Even before the 10-day introductory training at Huazhou is over, small miracles begin to occur -- especially among the newest participants in Half the Sky's Infant Nurture Program. Babies win the resiliency prize. They are wired for love. As soon as they can trust that one caring human will come when they cry, take care of their simple needs and comfort their tears, life is sweet. Our new nannies are often instantly rewarded for their cuddles and tickles and soothing lullabies with adoring looks and happy smiles.
The miracles come more slowly for those babies who are most fragile, most deeply traumatized. In Huazhou, orphanage staff told new Half the Sky nanny, Xiamei, that she would see no miracles for the baby named Juanjuan.
"They told me that a family from Spain came to adopt her when she was just a few months old. She never stopped crying and she would never look at them or respond to any toys. The family said she was autistic and they brought her back to the orphanage. Since then, more than two years, she is by herself all day in the walker.
Teacher Li asked me if I wanted to try to help Juanjuan. If yes, she would give me guidance. I feel in my heart I want to help this girl. Teacher Li said Half the Sky doesn't use words like 'autism' until we give children a chance to know loving care. She said she totally understands why Juanjuan is like this. From the Half the Sky training, I think I understand a little bit too.
"I knelt down and softly called Juanjuan's name, but she had no response. I used a toy to try to get her attention, but she lowered her head even more. I know it will take time for her to feel attached to me and to trust me.
"I carried her to the Infant Nurture Center. She was stiff in my arms, not like a baby. I tried to sit her on the floor, but she could not keep herself balanced because she has been in a baby walker for a long time. I put a little chair in front of her and a pillow behind her to help her sit. After a while, I moved her to another position so she could learn it is good to try new things. I did this for two days, observing her. Then I put a toy beside her to see if she can change the position herself. I was so happy when she reached for it and began to explore the floor!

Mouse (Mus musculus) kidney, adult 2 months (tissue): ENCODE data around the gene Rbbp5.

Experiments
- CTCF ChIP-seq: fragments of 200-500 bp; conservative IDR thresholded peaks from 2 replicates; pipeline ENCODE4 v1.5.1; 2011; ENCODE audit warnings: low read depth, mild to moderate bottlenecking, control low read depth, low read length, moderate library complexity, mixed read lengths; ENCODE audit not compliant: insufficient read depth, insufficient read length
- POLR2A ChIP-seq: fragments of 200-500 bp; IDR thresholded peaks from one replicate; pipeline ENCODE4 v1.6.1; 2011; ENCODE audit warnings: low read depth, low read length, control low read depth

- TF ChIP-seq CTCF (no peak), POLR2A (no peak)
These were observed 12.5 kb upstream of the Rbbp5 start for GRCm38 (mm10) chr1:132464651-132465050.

"Three days later, something wonderful happened. Juanjuan put her little hands in mine and pulled herself up! She was standing ... and then she came into my arms. Tears came in my eyes!"
The next day Xiamei celebrated Juanjuan's progress by giving her a taste of an orange. Juanjuan had never tasted solid food, let alone fresh fruit. She held the tiny bit of orange in her mouth, afraid to swallow. And when she finally swallowed, the true miracle happened. Juanjuan smiled.
In her new memoir, Wish You Happy Forever, Jenny Bowen told the story of Half the Sky Foundation's failed attempt twelve years ago to help children in Huazhou, a small orphanage in southern China. Now, as she relates in Part 6 of a series, Huazhou is becoming Half the Sky's 53rd children's center and is representative of a national initiative to reimagine child welfare in China.
NEXT: A celebration as training ends and new lives begin.